POPLAR, Mont. (AP) — At this northeastern Montana Indian reservation, ground zero of a Native American child suicide epidemic, there aren't enough stories like 16-year-old Fanci Jackson's.
Jackson considered hanging herself with a rope when she felt she couldn't take any more bullying at school, the teen from Frazer told a U.S. Senate field panel taking testimony on the epidemic on Tuesday.
But then she changed her mind.
"I thought of my mom and dad and how much they love me. And if I leave, what would they do without me? But most kids don't think," she said in tears.
Jackson spoke at the hearing held by the Senate Committee on Indian Affairs and prompted by an outbreak of youth suicides on the Fort Peck Indian Reservation.
Six students from schools on the reservation killed themselves last year and nearly 20 attempted to do so, causing leaders from the reservation's Sioux and Assiniboine tribes to declare an emergency.
Suicide is the second-leading cause of death behind unintentional injuries among Indian children and young adults, and it is on the rise, according to the Indian Health Service.
The rash of suicides in Poplar shocked the community and prompted the U.S. Public Health Service to send emergency teams to provide counseling and mental health services Fort Peck last June.
More than 100 people, including some parents and relatives of suicide victims, attended the Tuesday afternoon hearing in the Poplar High School auditorium.
U.S. Sen. Jon Tester, presiding over the hearing, said the youth suicide rate on the Fort Peck Reservation that is 10 times the national average is unacceptable and has largely been overlooked.
"Recently when news reports were telling about celebrities and athletes in trouble, America's 24-hour news cycle forgot a big story here in Montana," Tester said.
The suicide rate has increased the past decade. The problem is compounded by the reduced access to care due to the area's remote location, and difficulties recruiting and retaining providers, said Rose Weahkee, director of the Indian Health Service's Division of Behavioral Health.
The Fort Peck reservation struggles with high unemployment and rampant substance abuse. Poplar, with 880 residents, is the seat of government, while Wolf Point is the largest town with 2,500 people.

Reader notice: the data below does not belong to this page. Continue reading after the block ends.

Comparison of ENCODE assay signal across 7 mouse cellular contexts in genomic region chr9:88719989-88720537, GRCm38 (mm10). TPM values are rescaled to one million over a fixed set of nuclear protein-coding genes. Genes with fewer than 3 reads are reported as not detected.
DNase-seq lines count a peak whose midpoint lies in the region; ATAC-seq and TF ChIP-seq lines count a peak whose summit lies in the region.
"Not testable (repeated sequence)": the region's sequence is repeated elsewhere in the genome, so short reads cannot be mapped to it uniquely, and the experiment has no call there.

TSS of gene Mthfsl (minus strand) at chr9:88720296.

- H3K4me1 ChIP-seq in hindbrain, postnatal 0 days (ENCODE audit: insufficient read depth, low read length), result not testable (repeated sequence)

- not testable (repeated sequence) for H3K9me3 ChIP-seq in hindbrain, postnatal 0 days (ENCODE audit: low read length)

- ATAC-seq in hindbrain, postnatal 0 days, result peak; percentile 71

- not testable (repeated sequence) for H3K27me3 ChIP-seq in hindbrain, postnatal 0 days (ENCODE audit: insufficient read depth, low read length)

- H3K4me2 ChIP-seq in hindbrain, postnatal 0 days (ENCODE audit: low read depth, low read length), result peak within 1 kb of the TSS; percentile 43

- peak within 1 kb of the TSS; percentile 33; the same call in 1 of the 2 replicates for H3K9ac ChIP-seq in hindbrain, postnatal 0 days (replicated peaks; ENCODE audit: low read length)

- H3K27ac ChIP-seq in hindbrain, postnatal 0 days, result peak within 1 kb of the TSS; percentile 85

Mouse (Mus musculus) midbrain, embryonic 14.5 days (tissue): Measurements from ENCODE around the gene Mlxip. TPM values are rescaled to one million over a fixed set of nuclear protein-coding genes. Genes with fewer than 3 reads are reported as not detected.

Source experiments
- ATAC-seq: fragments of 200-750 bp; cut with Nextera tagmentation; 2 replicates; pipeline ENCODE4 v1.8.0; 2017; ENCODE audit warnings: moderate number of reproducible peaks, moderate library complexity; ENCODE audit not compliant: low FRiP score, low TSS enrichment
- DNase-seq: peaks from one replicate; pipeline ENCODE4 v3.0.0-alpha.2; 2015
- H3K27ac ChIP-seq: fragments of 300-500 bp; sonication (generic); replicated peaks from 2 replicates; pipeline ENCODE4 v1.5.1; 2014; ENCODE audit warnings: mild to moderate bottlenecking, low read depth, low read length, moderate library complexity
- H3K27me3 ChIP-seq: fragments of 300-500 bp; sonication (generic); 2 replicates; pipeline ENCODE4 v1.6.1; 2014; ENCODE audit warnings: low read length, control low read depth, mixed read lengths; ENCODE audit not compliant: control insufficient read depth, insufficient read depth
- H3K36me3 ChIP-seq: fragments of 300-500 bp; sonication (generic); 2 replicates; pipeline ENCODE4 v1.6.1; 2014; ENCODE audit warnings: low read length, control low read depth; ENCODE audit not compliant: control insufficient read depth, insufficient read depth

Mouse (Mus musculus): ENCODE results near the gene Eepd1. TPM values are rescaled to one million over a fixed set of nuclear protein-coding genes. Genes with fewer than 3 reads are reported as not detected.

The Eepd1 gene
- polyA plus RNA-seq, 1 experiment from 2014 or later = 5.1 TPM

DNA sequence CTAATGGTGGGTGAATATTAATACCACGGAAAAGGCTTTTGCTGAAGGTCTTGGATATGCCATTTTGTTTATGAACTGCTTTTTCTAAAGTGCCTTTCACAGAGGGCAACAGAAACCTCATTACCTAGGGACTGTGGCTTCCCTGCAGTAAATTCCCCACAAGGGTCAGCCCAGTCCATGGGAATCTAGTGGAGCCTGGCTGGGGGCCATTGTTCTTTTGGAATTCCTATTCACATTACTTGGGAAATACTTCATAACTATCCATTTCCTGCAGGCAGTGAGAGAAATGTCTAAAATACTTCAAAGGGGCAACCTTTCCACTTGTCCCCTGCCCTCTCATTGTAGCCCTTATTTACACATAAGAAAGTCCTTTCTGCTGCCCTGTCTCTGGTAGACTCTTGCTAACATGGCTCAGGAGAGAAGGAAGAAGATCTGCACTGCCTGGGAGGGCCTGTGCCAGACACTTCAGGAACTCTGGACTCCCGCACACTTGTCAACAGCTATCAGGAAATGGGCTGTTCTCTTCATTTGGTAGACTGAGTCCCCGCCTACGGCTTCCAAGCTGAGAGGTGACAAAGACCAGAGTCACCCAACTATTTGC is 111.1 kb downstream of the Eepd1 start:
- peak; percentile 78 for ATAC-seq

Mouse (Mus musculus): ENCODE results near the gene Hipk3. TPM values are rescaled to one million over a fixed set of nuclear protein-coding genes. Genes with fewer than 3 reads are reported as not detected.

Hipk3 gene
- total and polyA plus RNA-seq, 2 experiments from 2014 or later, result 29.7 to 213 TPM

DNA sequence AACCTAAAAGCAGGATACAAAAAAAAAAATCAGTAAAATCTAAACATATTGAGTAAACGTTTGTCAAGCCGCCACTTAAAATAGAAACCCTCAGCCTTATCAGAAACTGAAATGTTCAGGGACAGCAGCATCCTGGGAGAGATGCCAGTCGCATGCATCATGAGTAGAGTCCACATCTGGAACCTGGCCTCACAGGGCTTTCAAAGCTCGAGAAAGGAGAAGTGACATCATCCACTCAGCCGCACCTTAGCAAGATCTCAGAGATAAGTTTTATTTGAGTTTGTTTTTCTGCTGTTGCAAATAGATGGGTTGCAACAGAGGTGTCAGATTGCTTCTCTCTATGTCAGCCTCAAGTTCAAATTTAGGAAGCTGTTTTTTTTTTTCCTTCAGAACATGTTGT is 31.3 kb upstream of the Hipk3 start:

Some 45 percent of the residents live below the poverty level, including half of all children, according to tribal statistics.
Jackson was attending an off-reservation school 20 miles from her home when the bullying occurred. She said harassment and racial slurs were directed her way, and she didn't know where to turn or who to tell.
You don't want to tell anybody 'cause you're so scared," Jackson said.
Fort Peck Tribal Judge Roxanne Gourneau testified beside two placards with her son Dalton's picture, the same ones displayed at his funeral after the 17-year-old committed suicide in November 2010.
She is suing the Wolf Point School District and school officials, accusing them of violating the district's policy by not contacting her when Dalton was suspended and sent home for bringing a can of chewing tobacco to school. He shot himself that evening.
"Some people tell me to accept the way things are. I won't accept the death of my son until the truth is told and I have closure," Gourneau said.
Dick Manning, of the National Native Children's Trauma Center in Missoula, said his agency is seeing some progress in Poplar.
The center identified 47 middle school students at risk for suicide and highly vulnerable to assaults. After placing them in a mentoring program last year, the number of assaults against the at-risk students was noticeably reduced.
"It's a simple program that can be duplicated in other communities," Manning said.
Tester said it will take all federal, tribal, state and local agencies to communicate better and streamline the services they offer to successfully reduce the suicide rate on the reservation.
"I know the federal government can't solve the problem alone. We need to facilitate agencies for these solutions," he said.